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Regular version of the site

Book chapter

Effect of a healthy menstrual cycle on gamma oscillations measured with MEG

P. 35-41.
Manyukhina Viktoriya, Rostovtseva E., Kostina E., Prokofyev A., Obukhova T., Nikolaeva A., Stroganova T., Orekhova E.

A balance between neural excitation and inhibition (E-I balance) is pivotal for nor-
mal cognitive functioning and is disturbed in neuropsychiatric disorders. Gamma oscillations
(30–120 Hz) induced in the visual cortex by moving gratings arise through an interaction of
excitatory and inhibitory neurons and are sensitive to the E-I balance. It has been suggested
that suppression of the gamma response power caused by increasing the velocity of visual
motion (‘gamma suppression slope’, GSS) can help to assess the E-I balance in neurologi-
cal disorders (Orekhova et al., 2018a; Orekhova et al., 2018b). However, it is still unknown
whether normal fluctuations of excitatory and inhibitory neurotransmission — such as those
observed during a healthy menstrual cycle — also affect the GSS. To answer this question,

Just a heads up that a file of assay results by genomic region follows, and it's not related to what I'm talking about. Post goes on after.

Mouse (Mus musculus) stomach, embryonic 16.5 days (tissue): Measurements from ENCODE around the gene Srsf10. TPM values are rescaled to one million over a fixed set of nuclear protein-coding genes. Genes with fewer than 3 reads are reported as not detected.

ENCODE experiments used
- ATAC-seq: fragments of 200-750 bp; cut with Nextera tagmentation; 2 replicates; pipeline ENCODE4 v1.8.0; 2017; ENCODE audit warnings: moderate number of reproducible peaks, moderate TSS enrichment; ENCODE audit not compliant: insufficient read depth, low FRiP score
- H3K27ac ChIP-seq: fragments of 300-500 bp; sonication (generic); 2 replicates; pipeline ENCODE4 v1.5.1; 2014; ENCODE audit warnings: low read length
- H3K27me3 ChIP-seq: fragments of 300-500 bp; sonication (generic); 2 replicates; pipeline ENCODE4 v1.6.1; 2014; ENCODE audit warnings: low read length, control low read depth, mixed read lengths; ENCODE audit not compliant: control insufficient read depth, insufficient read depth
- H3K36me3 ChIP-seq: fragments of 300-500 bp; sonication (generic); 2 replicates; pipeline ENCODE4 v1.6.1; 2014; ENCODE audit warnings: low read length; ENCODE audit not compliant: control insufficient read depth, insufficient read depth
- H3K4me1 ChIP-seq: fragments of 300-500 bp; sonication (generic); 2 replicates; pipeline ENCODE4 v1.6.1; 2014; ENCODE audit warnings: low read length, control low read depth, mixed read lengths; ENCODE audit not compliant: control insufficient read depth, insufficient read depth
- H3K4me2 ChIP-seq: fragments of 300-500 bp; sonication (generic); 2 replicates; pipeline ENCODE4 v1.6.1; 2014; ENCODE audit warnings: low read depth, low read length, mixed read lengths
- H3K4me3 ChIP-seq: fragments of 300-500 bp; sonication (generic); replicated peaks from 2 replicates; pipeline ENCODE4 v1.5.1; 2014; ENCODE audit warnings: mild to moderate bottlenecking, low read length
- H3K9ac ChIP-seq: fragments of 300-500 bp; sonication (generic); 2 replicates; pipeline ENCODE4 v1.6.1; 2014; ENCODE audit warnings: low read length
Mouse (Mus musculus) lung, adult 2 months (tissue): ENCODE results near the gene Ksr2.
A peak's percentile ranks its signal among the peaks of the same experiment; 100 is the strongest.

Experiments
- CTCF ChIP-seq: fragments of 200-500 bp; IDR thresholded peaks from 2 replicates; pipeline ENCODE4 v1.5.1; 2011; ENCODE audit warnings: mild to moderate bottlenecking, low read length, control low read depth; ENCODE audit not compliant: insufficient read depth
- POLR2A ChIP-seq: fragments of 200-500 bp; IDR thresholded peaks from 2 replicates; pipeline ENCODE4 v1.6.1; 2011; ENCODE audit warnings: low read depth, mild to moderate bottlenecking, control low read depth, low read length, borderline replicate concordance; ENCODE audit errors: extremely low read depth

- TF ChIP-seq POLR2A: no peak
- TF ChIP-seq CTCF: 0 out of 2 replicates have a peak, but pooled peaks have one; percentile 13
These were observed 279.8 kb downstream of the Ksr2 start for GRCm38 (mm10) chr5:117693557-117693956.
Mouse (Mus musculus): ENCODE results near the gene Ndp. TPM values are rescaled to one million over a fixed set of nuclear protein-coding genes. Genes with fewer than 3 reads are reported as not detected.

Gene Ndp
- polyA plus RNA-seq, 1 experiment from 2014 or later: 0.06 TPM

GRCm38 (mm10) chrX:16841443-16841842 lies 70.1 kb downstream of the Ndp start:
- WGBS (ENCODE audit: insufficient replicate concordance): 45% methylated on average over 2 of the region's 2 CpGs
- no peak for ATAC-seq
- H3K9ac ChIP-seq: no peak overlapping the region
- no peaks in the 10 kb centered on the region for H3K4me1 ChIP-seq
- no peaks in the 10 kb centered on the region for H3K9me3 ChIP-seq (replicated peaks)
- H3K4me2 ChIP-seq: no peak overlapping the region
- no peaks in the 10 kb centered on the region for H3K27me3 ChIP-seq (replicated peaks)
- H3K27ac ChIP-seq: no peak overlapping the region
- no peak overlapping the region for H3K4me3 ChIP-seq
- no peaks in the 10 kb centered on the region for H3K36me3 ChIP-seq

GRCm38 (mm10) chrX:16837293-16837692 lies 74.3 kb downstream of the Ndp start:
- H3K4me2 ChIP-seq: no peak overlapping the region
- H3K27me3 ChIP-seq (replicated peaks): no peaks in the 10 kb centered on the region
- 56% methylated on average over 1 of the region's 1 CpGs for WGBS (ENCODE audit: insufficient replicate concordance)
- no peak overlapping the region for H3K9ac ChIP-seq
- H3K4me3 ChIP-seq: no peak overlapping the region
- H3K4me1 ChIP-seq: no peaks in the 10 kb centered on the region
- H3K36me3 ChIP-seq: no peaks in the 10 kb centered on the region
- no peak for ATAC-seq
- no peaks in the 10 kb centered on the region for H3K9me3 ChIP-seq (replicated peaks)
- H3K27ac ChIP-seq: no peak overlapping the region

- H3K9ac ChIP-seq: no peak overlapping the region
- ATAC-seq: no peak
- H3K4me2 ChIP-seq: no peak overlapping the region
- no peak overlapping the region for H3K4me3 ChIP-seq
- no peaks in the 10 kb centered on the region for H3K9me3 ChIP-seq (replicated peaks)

we examined visual gamma oscillations in 18 healthy females during the follicular and lu-
teal phases of their menstrual cycles, using magnetoencephalography. We found that gam-
ma frequency and amplitude were higher in the luteal than in the follicular phase, which
suggests their sensitivity to cyclic changes in excitation and inhibition. The GSS, however,
remained stable, suggesting stability of the E-I balance in healthy women. Our results have
implications for research in disorders characterized by abnormal cyclic fluctuations of the
E-I balance, including premenstrual dysphoric disorder and catamenial epilepsy.